The 3 Men Who Shaped Santa ClausPosted on November 08, 2016
Santa Claus… Big jolly guy, red coat, white beard… you know the one – but do you know who, what, when, and why we have this image of Santa Claus…?
The origins of Saint Nick date way back to the 4th Century AD, but that’s another story (read story about History of Saint Nicholas HERE)… this article is concerned with 3 men in particular, who played a massive role in creating the image for the Santa we know and love today.
Clement Clarke Moore
On December 23rd, 1823, the Troy (NY) Sentinel first published a remarkable 56-line poem titled “A Visit From Saint Nicholas”… more commonly referred to know-days as, The Night Before Christmas, and arguably one of the most well-known verses of American literature ever written.
Though there is some debate over the origins of the poem, it is most commonly accredited to Moore, an esteemed professor of Oriental and Greek Literature, and is considered the first reference to the modern-day Santa Claus. As discussed in our previous blog, Santa’s origins go back centuries to the real-life Saint Nicholas, and have been adapted over the years… but this is the first reference of Santa as a magical, sleigh riding, 8 individually named flying reindeer steering, chimney descending, fur coat wearing, gift sack carrying, non-Priestly, chubby deliverer of joy.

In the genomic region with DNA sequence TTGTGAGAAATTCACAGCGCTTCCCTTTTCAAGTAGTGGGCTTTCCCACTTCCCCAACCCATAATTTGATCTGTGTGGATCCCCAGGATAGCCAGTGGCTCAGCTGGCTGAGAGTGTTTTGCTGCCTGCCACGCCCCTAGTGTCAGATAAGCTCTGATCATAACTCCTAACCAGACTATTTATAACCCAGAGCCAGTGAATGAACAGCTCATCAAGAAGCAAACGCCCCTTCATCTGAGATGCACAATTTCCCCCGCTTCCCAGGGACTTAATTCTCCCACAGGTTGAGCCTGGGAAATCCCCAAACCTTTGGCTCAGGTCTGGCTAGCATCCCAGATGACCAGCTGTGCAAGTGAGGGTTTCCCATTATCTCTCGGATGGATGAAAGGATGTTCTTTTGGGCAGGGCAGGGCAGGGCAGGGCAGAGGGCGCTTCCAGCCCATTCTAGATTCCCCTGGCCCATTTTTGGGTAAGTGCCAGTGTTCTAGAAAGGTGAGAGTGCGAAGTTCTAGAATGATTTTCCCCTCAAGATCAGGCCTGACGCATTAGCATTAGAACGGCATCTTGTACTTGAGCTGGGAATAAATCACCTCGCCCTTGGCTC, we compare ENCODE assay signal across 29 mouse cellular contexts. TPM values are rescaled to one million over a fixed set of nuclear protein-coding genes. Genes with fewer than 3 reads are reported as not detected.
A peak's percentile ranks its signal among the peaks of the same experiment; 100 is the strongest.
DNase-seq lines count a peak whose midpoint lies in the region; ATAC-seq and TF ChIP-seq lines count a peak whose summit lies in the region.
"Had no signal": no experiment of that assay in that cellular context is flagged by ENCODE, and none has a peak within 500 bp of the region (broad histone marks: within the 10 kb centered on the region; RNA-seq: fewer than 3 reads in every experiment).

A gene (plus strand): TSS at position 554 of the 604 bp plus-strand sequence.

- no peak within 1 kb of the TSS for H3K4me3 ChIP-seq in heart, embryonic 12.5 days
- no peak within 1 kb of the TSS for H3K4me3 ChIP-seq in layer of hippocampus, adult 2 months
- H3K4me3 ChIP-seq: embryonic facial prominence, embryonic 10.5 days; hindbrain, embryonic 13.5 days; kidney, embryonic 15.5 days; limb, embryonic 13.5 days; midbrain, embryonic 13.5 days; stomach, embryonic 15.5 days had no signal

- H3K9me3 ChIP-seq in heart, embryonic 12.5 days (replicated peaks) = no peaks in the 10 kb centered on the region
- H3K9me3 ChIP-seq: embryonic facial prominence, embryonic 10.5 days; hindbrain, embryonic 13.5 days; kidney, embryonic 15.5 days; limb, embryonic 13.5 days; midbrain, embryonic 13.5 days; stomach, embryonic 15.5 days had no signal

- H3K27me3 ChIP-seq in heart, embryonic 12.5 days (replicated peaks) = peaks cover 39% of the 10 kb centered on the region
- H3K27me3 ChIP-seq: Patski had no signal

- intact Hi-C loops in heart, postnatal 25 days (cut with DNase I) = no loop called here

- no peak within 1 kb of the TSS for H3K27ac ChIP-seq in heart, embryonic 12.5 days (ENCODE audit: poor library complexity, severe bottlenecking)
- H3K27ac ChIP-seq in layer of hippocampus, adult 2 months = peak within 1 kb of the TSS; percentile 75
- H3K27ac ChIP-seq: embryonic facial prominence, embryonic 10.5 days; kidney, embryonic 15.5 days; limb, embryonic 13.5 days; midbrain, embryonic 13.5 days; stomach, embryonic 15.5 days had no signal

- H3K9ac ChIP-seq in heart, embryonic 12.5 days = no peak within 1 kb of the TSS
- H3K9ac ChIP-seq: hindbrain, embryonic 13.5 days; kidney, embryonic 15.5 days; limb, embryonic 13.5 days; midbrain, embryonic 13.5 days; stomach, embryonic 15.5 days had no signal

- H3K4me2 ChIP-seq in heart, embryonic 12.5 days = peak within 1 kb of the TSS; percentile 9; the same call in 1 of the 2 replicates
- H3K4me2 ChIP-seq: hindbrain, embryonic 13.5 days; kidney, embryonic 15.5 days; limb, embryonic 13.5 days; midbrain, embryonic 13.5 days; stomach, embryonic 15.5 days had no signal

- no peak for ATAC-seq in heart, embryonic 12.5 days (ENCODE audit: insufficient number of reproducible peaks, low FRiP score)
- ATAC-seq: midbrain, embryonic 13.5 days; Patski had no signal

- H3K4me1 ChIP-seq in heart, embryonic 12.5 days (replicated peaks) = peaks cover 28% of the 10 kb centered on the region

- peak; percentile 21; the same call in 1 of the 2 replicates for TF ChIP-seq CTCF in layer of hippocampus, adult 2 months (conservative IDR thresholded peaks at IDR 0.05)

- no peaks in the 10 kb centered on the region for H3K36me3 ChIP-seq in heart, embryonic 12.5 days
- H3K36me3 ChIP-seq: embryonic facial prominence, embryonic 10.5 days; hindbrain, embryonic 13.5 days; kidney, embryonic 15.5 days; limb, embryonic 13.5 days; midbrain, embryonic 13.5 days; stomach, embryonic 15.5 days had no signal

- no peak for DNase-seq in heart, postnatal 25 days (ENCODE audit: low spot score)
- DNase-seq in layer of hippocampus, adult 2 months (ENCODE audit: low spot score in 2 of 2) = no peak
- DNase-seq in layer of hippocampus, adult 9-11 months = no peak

Moore took inspiration from Saint Nicholas and the Dutch Sinterklaas to describe this new-version of Saint Nick, and almost single handily shaped the image of Santa as we know him today.
As iconic as Moore’s Santa was, it took another talented New Yorker to fully develop the modern image of Santa. Thomas Nast was a German-born American illustrator, considered to be the “Father of the American Cartoon” – and commissioned in an 1863 issue of Harper’s Weekly to draw Santa Claus.
Nast’s Santa immortalized the character, adding the famous red coat, and depicted Santa for the first time as a North Pole resident, with a naughty and nice list, who received letters from children around the world.
Whilst the Moore/Nast’s adaptation of Saint Nick set the standard for Santa as we know him… it was Haddon Sundblom, and Coca-Cola that gave us the most refined depiction of the character.
Coca-Cola had been drawing images of Santa since the 1920’s, but it wasn’t until Michigan-born Sundblom was commissioned in 1931 to draw Santa for their “thirst knows no-season” campaign that they found the perfect image of Santa. This struck a cord with the public, and Sundblom continued to draw a consistent Santa for over 30 years. In fact, most people today wouldn’t know any other Santa than Sundblom’s.
So there you have it! 3 men you have probably never heard of played an incredibly influential role in shaping an image of a man we all know… Santa Claus.
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